Background Information:

The original Purple Heart, designated “Badge of Military Merit”, was personally established by General George Washington, Commander-in-Chief of the Continental Army, August 7, 1782.

On October 10, 1927, Army Chief of Staff, General Charles P. Summerall directed that a draft bill be sent to Congress to revive the “Badge of Military Merit”. The bill was however withdrawn and all action on the case ceased on January 3, 1928. Nevertheless, The Adjutant General’s Office, was instructed to file all materials collected for possible future use.

During WW1, the “Purple Heart” was awarded in the name of the President of the United States to any member of the American Armed Forces who, while serving with the A.E.F. after April 5, 1917, had been wounded or killed, or died after being wounded.

During the early period of WW2 (December 7, 1941 > September 22, 1943), the “Purple Heart” was awarded both for wounds received in action against the enemy, and for meritorious performance of duty. With the establishment of the “Legion of Merit”, by an Act of Congress dated July 20, 1942, the practice of awarding the Purple Heart for meritorious service was discontinued! By Executive Order No. 9277 dated December 3, 1942, award of the “Purple Heart” was extended to apply to ALL Services and the Order required that Regulations of the Services be uniform in application as far as practicable. This Order also authorized the award only for wounds received.

Illustration of “Purple Heart” posthumously awarded to Pfc Jack J. Hertneky, Jr., ASN 37701765 (DOW in the MTO March 5, 1945). 

A Purple Heart was authorized for the first wound suffered under conditions indicated above, and for each subsequent award an Oak Leaf Cluster was awarded to be worn on the suspension ribbon. Not more than ONE award could be made for more than one wound or injury received at the same instant or from the same missile, force, explosion, or agent (when more than five Bronze Oak Leaf Clusters were earned, a silver OLC was authorized for wear).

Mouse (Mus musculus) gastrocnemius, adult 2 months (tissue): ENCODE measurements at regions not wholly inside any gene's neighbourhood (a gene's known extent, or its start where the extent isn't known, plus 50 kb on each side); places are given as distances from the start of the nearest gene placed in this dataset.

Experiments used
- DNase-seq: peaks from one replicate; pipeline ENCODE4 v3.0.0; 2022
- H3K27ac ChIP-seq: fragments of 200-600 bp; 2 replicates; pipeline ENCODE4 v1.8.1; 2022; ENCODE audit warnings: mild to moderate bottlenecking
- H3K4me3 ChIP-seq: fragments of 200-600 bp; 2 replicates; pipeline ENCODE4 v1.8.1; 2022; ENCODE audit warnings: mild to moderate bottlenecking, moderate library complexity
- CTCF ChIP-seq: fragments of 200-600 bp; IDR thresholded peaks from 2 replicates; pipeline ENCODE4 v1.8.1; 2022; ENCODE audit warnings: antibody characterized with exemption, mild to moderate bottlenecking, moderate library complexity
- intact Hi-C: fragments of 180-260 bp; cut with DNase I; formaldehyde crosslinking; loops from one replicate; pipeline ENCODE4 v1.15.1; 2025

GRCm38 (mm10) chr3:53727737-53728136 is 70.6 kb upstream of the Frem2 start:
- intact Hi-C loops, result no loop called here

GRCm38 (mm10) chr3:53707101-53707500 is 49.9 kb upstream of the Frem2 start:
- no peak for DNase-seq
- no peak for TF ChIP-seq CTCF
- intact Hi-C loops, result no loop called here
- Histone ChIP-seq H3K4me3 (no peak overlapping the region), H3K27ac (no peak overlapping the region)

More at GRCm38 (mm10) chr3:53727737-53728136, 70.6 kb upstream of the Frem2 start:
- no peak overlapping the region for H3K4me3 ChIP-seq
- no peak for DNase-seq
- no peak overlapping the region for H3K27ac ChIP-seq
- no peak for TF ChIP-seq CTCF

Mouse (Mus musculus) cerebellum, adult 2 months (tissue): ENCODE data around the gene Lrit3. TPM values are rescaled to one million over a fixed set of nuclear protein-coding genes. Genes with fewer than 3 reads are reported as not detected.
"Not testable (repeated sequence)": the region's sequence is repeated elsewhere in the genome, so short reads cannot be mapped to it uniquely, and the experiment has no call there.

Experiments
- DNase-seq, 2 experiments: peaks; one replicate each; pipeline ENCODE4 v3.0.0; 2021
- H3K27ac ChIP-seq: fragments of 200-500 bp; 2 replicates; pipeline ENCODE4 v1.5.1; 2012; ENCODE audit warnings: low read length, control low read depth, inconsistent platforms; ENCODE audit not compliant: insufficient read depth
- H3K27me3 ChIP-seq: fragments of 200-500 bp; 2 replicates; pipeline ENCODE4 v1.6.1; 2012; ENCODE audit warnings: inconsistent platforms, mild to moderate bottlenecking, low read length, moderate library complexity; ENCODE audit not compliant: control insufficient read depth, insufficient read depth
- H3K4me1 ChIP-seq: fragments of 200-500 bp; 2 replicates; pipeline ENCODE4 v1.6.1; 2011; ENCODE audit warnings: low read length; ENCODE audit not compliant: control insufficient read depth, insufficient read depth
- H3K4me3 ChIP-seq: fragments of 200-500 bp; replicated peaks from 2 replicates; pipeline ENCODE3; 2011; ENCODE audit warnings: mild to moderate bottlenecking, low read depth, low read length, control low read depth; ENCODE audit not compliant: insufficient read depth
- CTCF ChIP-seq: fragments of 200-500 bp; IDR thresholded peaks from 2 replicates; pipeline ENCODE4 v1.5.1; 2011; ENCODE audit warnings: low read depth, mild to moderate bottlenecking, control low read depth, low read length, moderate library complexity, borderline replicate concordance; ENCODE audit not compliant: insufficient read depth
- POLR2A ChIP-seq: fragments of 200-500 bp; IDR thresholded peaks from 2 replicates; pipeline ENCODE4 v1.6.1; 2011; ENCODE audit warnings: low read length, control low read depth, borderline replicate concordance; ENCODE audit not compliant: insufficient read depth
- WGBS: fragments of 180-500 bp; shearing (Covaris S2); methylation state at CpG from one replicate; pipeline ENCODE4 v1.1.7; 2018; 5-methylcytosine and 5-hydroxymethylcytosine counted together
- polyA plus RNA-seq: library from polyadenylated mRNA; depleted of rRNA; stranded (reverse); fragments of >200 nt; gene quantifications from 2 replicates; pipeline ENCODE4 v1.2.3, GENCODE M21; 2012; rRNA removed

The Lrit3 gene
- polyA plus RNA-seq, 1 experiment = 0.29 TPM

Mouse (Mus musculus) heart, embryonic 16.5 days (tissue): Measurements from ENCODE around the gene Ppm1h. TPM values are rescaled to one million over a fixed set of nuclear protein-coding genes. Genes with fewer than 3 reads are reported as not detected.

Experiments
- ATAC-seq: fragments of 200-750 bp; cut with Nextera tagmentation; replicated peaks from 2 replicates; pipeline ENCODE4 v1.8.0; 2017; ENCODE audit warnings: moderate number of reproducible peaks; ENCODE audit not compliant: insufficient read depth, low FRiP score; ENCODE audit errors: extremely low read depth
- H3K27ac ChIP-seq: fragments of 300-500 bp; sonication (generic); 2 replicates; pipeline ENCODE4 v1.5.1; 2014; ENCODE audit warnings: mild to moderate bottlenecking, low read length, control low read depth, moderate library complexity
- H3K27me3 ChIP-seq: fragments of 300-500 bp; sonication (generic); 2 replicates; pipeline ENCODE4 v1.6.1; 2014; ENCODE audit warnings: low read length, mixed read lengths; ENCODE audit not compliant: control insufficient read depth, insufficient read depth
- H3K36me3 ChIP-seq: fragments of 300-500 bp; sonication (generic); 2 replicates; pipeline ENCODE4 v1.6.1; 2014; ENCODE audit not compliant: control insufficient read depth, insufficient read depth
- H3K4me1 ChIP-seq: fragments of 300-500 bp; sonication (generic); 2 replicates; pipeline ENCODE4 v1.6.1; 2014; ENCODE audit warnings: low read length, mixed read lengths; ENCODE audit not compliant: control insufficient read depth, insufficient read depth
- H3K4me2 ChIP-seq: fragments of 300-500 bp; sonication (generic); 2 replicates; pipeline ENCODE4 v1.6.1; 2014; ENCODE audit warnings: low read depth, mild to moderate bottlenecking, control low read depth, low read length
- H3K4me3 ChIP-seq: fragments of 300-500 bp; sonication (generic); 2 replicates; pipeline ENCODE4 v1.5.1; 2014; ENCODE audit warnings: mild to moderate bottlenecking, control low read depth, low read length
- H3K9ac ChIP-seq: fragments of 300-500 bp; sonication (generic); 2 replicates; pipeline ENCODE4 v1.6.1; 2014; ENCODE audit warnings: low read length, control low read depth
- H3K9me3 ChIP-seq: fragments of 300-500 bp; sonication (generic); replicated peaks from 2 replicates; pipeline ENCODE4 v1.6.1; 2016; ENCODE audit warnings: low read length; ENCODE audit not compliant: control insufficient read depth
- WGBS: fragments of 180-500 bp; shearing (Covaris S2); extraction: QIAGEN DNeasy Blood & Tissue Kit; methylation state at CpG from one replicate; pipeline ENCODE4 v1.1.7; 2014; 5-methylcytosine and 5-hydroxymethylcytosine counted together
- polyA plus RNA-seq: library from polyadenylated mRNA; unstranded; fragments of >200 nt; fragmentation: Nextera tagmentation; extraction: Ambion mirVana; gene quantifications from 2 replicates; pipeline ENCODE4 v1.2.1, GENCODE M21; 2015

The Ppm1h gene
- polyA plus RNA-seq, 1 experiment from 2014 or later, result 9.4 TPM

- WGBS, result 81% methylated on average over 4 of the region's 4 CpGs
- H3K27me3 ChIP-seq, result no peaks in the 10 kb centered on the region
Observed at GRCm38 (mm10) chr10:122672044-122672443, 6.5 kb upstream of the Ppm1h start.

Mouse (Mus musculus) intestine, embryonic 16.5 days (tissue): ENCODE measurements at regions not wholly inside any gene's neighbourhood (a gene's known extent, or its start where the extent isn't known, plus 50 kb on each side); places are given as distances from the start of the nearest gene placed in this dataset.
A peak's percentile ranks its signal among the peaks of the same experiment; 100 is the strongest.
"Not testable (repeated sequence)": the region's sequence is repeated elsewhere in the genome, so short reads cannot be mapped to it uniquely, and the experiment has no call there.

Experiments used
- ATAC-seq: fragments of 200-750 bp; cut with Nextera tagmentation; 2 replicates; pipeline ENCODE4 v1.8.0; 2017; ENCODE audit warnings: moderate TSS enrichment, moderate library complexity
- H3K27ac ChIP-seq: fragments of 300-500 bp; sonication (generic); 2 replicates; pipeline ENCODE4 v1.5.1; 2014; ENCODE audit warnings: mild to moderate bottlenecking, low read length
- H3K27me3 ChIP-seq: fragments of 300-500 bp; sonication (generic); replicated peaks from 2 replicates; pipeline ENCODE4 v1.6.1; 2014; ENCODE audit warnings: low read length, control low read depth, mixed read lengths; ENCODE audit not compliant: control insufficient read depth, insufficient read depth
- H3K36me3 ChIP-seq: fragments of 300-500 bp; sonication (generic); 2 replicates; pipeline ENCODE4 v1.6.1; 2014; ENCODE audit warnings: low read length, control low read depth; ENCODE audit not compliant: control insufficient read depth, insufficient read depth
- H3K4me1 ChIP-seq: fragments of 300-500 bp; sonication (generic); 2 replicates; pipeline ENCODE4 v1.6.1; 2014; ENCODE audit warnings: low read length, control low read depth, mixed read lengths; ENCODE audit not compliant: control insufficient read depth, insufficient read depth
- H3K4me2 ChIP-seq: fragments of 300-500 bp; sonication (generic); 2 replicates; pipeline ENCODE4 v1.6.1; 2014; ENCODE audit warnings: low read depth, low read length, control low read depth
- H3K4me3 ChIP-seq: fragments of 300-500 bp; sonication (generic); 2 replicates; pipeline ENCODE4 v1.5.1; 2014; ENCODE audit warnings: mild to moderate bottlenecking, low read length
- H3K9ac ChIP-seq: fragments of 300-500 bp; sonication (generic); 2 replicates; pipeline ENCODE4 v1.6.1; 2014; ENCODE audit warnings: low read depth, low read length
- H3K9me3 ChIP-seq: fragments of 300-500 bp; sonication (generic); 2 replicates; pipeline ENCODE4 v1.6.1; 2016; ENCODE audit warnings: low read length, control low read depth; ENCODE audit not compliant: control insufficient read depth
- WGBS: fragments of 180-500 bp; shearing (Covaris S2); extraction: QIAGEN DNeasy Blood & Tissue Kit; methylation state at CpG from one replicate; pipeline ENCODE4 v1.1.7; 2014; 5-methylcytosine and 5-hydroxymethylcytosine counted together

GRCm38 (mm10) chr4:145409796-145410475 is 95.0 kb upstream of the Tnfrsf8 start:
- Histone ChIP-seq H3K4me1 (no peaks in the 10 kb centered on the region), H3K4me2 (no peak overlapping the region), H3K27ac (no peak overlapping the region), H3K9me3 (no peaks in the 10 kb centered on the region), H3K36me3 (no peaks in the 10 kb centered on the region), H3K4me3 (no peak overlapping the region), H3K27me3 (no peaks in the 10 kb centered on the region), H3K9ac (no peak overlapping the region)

During World War 2 (but also in Korea and in Vietnam), the “Purple Heart” was often awarded on the spot, with occasional entries made into the Official Service Records, although this was more often not the case! It should be noted that, in addition to the above, a number of field commanders would sometimes engage in “bedside presentations” of the Medal. This would typically entail a local Commander or a General Officer entering a Hospital Ward with a box of Purple Hearts, pinning them on the chests or on the pillows of wounded servicemen, and then departing with no official records kept of the visit or of the awarded persons.
Posthumous awards were sent to the relatives or next-of-kin of a deceased member of the Armed Forces, who could then display the decoration in any manner desired, but were not authorized to wear it.

In normal conditions, all awards were to be officially recorded, and subsequently mentioned in the ‘Enlisted Record (Honorable Discharge)’, W.D., A.G.O. Form No. 55, October 10, 1939, under the heading ‘Decorations, Service Medals, Citations’, or in the following document; ‘Enlisted Record and Report of Separation – Honorable Discharge’, W.D., A.G.O. Form 53 – 55, 1 November 1944, heading 33 ‘Decorations and Citations’.

This page was printed from the WW2 US Medical Research Centre on 16th June 2024 at 22:16.